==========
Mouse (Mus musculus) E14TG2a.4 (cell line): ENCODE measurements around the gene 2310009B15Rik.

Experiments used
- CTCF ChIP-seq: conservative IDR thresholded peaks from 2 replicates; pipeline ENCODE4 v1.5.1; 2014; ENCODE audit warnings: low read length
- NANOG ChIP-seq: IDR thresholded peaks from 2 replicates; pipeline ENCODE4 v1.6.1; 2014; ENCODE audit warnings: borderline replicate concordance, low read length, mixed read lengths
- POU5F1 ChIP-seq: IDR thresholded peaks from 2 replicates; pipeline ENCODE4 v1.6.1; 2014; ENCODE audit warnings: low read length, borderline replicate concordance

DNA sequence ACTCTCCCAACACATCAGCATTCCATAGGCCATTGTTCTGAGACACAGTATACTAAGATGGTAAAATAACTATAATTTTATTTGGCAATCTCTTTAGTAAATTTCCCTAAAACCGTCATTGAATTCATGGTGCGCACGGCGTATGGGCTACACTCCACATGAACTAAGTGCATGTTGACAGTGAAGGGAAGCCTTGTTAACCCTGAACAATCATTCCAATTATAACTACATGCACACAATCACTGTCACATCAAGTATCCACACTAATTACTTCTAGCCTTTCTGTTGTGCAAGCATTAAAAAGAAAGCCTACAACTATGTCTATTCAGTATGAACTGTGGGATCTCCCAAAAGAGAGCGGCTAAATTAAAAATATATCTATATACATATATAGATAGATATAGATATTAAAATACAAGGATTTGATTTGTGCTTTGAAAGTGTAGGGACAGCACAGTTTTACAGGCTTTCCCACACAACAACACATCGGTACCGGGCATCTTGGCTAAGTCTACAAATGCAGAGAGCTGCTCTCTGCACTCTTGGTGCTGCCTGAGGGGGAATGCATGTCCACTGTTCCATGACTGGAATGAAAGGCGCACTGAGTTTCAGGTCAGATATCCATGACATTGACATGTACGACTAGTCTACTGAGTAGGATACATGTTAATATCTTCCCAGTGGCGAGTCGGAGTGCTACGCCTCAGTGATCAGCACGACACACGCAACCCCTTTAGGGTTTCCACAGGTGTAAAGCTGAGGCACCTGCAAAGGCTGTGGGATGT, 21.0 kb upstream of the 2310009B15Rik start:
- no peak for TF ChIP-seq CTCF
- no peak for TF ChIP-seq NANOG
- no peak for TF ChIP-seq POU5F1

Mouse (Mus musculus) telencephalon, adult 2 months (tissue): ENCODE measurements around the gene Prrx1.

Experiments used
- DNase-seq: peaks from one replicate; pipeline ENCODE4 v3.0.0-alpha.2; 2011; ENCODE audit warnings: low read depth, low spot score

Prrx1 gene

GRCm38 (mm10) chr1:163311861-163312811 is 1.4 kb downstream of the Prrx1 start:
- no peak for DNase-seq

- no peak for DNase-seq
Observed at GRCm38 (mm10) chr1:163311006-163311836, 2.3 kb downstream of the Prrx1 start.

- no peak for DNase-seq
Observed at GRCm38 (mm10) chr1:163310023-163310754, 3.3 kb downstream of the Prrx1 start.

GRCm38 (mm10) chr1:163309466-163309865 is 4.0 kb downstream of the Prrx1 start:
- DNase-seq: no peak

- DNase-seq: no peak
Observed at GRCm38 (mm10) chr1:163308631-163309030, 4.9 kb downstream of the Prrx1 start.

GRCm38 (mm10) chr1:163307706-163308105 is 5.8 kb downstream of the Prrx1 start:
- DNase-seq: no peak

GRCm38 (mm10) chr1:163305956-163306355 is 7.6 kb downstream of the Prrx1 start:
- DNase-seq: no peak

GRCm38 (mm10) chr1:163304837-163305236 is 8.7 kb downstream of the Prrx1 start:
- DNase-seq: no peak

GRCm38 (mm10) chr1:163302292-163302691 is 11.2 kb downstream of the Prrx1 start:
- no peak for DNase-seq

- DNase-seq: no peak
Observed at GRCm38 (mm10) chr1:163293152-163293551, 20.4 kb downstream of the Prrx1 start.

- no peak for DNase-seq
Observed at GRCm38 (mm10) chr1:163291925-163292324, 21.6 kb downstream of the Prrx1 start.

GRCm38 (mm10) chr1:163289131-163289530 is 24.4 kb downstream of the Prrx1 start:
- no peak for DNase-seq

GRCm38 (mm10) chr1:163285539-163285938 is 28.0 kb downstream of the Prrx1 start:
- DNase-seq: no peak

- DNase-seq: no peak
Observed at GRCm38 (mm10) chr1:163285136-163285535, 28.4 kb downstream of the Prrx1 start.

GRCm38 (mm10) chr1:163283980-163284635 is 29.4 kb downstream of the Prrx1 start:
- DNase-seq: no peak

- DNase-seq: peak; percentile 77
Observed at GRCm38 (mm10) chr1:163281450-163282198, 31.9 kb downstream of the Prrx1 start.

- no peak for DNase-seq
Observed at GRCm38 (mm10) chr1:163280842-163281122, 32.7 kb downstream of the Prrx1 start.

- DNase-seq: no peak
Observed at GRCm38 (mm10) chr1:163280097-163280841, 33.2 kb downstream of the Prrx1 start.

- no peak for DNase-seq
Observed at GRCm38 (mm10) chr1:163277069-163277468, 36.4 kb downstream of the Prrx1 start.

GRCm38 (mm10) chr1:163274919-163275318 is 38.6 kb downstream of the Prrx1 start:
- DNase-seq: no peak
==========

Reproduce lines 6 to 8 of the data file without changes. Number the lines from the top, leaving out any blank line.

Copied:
DNA sequence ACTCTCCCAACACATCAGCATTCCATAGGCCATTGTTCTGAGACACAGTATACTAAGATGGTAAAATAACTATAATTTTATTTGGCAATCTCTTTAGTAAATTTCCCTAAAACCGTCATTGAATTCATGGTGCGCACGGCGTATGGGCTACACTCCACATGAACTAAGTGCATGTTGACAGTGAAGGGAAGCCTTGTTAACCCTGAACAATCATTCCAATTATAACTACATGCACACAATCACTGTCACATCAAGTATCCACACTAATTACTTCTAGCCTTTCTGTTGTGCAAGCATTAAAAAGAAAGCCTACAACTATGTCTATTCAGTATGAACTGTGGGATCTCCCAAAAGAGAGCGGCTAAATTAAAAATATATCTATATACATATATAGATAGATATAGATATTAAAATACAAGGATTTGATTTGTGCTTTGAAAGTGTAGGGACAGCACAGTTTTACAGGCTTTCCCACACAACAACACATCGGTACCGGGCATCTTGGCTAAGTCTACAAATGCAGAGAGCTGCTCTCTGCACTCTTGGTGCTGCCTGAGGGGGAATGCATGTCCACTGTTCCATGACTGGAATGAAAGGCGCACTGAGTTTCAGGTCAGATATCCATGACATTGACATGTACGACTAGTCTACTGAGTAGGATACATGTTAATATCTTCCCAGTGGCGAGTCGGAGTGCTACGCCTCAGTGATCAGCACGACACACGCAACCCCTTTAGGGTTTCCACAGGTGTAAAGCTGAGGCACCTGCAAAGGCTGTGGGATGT, 21.0 kb upstream of the 2310009B15Rik start:
- no peak for TF ChIP-seq CTCF
- no peak for TF ChIP-seq NANOG